LEAD-310
   Dialogue: Gender
An overview of the history of gender and its evolution in American society will be provided. Students will be challenged to apply dialogue skills by engaging in discussion about critical and contemporary issues experienced by different genders to facilitate understanding and resolution between members of diverse working groups. During classroom dialogue, students will actively participate in structured discussions with students and learn from each other’s perspectives, read and discuss relevant reading material, and explore avenues to resolution. Students will also explore ways of taking action to create change and bridge differences through readings, journals, leading a discussion and a final reflection paper. (Prerequisites: LEAD-203 or equivalent course.) Lecture 3 (Fall, Spring).
   LEAD-311
   Dialogue: Deaf, DeafBlind, DeafDisabled, Hard-of-Hearing
A history of the Deaf, Deafblind, DeafDisabled and Hard-of-Hearing communities and their relationship with the American society will be discussed. This course will challenge students to apply group skills by engaging in discussion about critical and contemporary issues experienced by deaf, deafblind, deafdisabled, or hard-of-hearing communities to facilitate understanding and resolution between members of diverse work groups. During classroom dialogue, students will actively participate in structured discussions with students and learn from each other’s perspectives, read and discuss relevant reading material, and explore avenues to resolution. Students will also use readings, journals, discussions, and a final reflection paper to explore ways of taking action to create change and bridge differences. (Prerequisites: LEAD-203 or equivalent course.) Lecture 3 (Fall Or Spring).
   LEAD-312
   Dialogue: LGBTQIA
An evolution of the LGBTQIA movement and intersectionality will be covered. This course will challenge students to apply group skills by engaging in discussion about critical and contemporary issues experienced by LGBTQIA communities to facilitate understanding and resolution between members of diverse work groups. During classroom dialogue, students will actively participate in structured discussions and learn from each other’s perspectives, read and discuss relevant reading material, and explore avenues to resolution. Students will also use readings, journals, leading a discussion and a final reflection paper to explore ways of taking action to create change and bridge differences. (Prerequisites: LEAD-203 or equivalent course.) Lecture 3 (Fall, Spring).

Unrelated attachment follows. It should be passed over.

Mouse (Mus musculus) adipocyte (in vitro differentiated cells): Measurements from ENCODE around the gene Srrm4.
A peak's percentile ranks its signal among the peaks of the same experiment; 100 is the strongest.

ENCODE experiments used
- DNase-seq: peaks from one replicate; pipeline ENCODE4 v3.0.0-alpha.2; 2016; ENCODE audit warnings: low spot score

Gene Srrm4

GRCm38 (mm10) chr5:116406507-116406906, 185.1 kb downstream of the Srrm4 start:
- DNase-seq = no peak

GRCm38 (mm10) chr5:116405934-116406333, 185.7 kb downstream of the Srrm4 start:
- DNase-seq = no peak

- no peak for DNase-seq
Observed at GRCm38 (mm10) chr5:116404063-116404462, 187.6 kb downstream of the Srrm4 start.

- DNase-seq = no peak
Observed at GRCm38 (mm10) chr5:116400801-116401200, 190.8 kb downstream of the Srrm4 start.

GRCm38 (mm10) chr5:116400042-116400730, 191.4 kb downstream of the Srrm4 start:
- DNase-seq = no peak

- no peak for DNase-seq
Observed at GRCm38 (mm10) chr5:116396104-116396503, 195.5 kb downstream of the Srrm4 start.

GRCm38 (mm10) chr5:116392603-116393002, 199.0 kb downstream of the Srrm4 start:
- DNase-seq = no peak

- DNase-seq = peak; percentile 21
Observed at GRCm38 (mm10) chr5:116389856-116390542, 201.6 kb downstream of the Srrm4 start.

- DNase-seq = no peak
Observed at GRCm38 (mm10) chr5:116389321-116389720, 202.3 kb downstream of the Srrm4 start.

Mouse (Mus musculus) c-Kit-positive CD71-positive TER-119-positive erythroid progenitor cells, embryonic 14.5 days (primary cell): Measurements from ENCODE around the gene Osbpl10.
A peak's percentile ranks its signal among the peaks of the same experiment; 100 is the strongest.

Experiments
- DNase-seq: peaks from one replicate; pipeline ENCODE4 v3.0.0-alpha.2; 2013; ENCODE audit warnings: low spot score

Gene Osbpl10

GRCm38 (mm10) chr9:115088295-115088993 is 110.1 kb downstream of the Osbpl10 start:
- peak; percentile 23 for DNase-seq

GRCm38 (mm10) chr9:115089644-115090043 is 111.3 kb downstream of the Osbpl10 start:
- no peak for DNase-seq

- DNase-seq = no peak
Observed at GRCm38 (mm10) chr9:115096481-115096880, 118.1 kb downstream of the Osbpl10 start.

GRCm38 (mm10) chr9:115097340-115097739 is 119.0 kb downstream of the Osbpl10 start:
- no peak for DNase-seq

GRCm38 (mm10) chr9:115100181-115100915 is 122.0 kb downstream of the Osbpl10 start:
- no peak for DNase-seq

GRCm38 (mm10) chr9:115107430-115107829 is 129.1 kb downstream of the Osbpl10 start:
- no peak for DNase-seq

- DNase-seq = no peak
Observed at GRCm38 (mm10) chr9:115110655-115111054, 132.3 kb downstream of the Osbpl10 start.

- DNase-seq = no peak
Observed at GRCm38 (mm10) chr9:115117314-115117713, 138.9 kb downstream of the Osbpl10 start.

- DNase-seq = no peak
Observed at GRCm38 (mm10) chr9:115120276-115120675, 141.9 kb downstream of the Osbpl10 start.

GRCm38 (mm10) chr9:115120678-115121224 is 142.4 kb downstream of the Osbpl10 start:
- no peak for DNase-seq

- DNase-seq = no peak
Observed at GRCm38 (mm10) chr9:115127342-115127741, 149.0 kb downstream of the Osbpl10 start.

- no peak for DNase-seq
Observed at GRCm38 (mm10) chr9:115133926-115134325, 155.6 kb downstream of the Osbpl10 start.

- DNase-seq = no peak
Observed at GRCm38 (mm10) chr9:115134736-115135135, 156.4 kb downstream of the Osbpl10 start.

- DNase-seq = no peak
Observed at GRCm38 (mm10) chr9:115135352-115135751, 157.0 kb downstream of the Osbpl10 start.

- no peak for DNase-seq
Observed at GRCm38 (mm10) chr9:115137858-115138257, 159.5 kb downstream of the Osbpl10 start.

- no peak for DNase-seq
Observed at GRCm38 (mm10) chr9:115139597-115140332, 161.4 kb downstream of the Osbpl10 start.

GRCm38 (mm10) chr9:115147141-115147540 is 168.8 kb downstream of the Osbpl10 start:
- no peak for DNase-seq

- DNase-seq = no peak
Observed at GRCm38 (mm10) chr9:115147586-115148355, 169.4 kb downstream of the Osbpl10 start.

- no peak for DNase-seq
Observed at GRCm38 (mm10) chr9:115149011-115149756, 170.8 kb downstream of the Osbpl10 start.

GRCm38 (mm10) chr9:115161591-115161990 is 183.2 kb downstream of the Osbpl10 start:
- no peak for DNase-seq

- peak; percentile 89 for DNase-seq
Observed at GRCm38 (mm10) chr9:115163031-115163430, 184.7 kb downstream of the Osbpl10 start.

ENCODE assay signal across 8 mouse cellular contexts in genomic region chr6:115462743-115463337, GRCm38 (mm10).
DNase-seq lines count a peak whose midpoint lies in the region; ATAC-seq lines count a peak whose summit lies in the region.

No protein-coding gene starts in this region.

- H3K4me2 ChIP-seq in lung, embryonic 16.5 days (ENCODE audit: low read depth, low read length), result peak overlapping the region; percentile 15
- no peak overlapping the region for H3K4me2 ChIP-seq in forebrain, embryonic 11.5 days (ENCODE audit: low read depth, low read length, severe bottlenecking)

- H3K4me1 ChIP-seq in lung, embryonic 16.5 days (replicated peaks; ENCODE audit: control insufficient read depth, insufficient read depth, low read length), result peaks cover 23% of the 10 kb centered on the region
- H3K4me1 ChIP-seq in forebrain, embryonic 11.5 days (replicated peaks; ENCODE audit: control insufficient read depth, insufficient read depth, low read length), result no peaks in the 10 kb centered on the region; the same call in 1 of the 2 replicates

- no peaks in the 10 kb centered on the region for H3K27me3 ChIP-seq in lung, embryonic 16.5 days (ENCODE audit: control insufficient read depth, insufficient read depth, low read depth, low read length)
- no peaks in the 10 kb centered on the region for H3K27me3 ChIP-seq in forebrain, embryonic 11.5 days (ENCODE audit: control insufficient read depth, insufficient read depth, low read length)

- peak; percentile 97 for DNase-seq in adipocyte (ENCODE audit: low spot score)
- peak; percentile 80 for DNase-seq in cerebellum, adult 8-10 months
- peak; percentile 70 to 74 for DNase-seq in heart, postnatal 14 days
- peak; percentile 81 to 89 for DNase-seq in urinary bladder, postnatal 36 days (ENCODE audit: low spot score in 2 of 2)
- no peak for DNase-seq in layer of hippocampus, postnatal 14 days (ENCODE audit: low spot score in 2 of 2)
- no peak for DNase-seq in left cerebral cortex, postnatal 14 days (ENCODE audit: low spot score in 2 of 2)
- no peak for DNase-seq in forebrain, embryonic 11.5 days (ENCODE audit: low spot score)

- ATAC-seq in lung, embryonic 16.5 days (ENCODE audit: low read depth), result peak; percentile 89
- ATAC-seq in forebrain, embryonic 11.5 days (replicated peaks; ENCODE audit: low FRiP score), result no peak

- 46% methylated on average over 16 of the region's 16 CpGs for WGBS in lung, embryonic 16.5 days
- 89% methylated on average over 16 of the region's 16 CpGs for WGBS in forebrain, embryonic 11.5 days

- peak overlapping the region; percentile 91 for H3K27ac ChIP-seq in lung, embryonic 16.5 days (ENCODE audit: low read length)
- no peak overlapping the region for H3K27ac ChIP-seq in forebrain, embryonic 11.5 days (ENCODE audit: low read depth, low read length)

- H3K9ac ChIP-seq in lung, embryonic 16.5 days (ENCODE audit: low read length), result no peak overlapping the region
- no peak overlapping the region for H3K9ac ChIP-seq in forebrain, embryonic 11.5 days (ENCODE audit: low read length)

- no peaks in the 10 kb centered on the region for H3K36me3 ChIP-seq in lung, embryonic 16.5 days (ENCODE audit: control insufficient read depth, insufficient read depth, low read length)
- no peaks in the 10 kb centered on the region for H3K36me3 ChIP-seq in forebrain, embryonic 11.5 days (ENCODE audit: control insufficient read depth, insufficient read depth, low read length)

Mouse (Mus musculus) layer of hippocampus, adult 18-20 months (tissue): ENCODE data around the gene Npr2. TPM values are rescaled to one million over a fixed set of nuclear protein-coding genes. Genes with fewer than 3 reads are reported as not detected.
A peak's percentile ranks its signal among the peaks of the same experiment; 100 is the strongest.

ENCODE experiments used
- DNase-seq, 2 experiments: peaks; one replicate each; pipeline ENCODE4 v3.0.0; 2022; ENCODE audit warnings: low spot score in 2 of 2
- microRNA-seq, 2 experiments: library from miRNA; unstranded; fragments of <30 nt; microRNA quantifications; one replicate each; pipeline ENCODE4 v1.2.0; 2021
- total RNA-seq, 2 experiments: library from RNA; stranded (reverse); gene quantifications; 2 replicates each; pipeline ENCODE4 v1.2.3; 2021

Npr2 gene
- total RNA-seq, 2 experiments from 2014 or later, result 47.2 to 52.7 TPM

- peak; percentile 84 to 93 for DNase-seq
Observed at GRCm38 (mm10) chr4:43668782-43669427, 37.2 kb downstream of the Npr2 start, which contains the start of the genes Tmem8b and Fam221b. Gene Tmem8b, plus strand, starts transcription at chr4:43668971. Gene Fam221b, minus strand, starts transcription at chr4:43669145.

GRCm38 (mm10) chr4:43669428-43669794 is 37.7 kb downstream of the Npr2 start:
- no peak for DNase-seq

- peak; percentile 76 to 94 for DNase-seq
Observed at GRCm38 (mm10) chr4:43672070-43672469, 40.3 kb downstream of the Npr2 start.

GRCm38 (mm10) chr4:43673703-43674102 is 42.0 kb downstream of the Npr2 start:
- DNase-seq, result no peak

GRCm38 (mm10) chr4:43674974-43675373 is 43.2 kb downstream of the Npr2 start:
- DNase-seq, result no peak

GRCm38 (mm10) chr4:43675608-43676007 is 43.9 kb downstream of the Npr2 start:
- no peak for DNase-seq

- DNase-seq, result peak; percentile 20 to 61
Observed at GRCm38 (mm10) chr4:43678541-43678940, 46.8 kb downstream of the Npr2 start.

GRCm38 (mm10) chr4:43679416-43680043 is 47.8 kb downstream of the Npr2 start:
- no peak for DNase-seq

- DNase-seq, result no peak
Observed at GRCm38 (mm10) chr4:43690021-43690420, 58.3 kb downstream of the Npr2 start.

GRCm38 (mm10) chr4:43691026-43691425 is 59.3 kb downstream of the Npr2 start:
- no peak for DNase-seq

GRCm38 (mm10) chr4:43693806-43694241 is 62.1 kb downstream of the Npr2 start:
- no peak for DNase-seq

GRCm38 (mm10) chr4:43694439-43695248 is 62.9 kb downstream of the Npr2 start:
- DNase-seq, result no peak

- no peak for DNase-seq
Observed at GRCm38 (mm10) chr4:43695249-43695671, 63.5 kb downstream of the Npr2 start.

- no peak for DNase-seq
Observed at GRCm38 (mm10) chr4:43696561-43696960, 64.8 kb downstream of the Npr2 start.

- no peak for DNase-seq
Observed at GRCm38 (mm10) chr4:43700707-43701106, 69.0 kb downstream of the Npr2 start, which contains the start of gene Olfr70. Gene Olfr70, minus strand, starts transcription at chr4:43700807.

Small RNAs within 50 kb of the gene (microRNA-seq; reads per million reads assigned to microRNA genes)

LEAD-313
   Dialogue: Social Class
An overview of class and privilege in American society will be provided in this course. In a socially diverse organization, an effective leader must develop the talent of harnessing the skills and contributions of each of its members to achieve its goals. Classism and privilege have precluded many people from access to or full participation in many educational, professional, and community-based organizations. Developing skills to discuss issues of classism and privilege is critical to any work group’s effectiveness. A leader’s ability to facilitate understanding and resolution is key to leading the group to success. Working to establish a just work group as well as empowering and valuing diverse abilities and experiences are critical to creating inclusive and effective work groups. (Prerequisites: LEAD-203 or equivalent course.) Lecture 3 (Fall, Spring).